1. Call GetMessageAsync to get the next message in a queue. A message returned from GetMessageAsync becomes invisible to any other code reading messages from this queue. By default, this message stays invisible for 30 seconds.
  2. To finish removing the message from the queue, call DeleteMessageAsync.

This two-step process of removing a message assures that if your code fails to process a message due to hardware or software failure, another instance of your code can get the same message and try again. The following code calls DeleteMessageAsync right after the message has been processed.

// Get the next message in the queue.
CloudQueueMessage retrievedMessage = await messageQueue.GetMessageAsync();

// Process the message in less than 30 seconds.

// Then delete the message.
await messageQueue.DeleteMessageAsync(retrievedMessage);

Leverage additional options for dequeuing messages

There are two ways you can customize message retrieval from a queue. First, you can get a batch of messages (up to 32). Second, you can set a longer or shorter invisibility timeout, allowing your code more or less time to fully process each message. The following code example uses the GetMessages method to get 20 messages in one call. Then it processes each message using a foreach loop. It also sets the invisibility timeout to 5 minutes for each message. Note that the 5 minutes start for all messages at the same time, so after 5 minutes have passed after the call to GetMessages, any messages which have not been deleted become visible again.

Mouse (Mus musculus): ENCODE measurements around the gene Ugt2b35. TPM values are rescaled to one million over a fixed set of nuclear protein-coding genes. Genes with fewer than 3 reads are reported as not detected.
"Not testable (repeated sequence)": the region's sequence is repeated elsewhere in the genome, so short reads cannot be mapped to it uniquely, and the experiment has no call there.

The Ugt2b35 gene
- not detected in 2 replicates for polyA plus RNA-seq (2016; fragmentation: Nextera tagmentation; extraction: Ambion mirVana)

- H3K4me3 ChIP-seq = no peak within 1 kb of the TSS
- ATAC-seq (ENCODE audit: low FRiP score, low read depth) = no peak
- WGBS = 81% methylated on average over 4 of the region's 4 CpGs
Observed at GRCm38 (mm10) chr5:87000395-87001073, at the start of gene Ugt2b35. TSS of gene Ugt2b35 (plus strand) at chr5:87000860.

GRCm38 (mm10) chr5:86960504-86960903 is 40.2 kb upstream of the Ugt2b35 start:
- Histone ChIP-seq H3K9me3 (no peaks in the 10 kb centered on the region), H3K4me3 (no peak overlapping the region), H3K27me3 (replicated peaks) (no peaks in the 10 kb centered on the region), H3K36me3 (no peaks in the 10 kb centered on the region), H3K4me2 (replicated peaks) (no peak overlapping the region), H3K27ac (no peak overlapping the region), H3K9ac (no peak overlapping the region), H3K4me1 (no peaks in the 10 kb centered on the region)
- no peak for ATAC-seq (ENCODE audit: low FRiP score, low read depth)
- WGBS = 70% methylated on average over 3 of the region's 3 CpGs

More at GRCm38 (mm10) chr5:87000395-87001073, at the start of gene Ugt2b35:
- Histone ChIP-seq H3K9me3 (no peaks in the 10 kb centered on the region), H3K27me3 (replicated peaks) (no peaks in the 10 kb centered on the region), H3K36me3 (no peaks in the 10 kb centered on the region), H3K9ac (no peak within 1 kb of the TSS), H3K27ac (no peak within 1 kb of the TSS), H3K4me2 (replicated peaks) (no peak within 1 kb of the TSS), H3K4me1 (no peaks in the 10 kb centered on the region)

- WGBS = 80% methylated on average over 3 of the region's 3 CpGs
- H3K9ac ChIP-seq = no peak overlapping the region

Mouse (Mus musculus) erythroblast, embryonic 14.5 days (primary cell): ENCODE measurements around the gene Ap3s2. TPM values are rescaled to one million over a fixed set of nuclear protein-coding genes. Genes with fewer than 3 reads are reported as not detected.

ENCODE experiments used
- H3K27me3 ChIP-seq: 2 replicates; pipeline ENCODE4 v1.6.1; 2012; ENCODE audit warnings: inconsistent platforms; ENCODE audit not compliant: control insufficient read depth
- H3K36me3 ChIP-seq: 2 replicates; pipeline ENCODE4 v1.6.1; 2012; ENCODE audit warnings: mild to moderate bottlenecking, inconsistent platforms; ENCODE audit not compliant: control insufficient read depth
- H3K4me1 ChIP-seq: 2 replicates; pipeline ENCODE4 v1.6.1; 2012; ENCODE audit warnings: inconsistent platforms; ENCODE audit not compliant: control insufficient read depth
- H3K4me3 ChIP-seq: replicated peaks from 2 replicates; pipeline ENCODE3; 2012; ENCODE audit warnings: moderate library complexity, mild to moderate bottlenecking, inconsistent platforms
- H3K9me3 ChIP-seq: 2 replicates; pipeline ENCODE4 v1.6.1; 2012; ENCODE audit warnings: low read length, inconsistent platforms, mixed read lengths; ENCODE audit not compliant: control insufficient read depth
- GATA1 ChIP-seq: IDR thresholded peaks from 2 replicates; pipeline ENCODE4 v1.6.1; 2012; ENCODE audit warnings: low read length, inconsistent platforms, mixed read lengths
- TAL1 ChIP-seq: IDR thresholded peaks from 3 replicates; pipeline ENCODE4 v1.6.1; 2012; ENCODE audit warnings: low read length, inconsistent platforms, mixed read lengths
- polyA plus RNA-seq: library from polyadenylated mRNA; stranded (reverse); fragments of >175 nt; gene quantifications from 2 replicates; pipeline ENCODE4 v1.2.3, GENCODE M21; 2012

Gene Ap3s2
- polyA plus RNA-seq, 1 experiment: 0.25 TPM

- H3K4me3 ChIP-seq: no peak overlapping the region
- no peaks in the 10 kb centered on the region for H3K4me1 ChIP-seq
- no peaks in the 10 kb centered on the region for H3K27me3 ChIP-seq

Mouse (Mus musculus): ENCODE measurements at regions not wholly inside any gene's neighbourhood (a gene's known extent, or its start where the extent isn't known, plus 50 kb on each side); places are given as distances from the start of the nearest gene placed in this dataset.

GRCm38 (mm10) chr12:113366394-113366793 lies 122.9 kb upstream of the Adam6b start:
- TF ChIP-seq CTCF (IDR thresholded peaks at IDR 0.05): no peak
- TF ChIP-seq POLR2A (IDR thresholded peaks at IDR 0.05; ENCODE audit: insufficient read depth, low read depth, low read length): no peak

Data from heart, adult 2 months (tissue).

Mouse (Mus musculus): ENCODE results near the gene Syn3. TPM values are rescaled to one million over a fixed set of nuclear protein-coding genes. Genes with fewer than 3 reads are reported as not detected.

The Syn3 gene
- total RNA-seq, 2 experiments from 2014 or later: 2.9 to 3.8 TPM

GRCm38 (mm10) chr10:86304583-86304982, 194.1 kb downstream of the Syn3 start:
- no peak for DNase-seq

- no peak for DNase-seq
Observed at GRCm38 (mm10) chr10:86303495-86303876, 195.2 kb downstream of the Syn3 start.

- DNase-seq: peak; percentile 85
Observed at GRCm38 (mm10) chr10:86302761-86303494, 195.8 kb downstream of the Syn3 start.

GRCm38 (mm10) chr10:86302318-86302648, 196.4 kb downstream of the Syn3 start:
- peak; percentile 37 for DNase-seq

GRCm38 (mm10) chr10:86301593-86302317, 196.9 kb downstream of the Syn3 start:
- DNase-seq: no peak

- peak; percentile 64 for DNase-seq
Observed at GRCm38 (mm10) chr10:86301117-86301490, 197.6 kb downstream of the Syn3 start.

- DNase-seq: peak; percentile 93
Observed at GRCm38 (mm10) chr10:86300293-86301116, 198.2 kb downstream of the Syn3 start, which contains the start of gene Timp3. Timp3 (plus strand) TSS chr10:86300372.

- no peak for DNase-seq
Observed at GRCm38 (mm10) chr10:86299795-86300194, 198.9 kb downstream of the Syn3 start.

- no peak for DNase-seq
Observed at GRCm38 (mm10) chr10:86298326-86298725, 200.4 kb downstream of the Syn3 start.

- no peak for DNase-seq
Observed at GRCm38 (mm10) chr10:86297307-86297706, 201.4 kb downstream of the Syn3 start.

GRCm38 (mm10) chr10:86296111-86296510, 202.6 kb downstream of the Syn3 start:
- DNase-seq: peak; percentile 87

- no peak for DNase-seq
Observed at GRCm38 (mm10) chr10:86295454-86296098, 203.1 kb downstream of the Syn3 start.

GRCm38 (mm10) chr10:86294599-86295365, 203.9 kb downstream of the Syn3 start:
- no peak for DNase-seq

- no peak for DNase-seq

// Retrieve 20 messages at a time, keeping those messages invisible for 5 minutes, 
//   delete each message after processing.

foreach (CloudQueueMessage message in messageQueue.GetMessages(20, TimeSpan.FromMinutes(5)))
    // Process all messages in less than 5 minutes, deleting each message after processing.

Get the queue length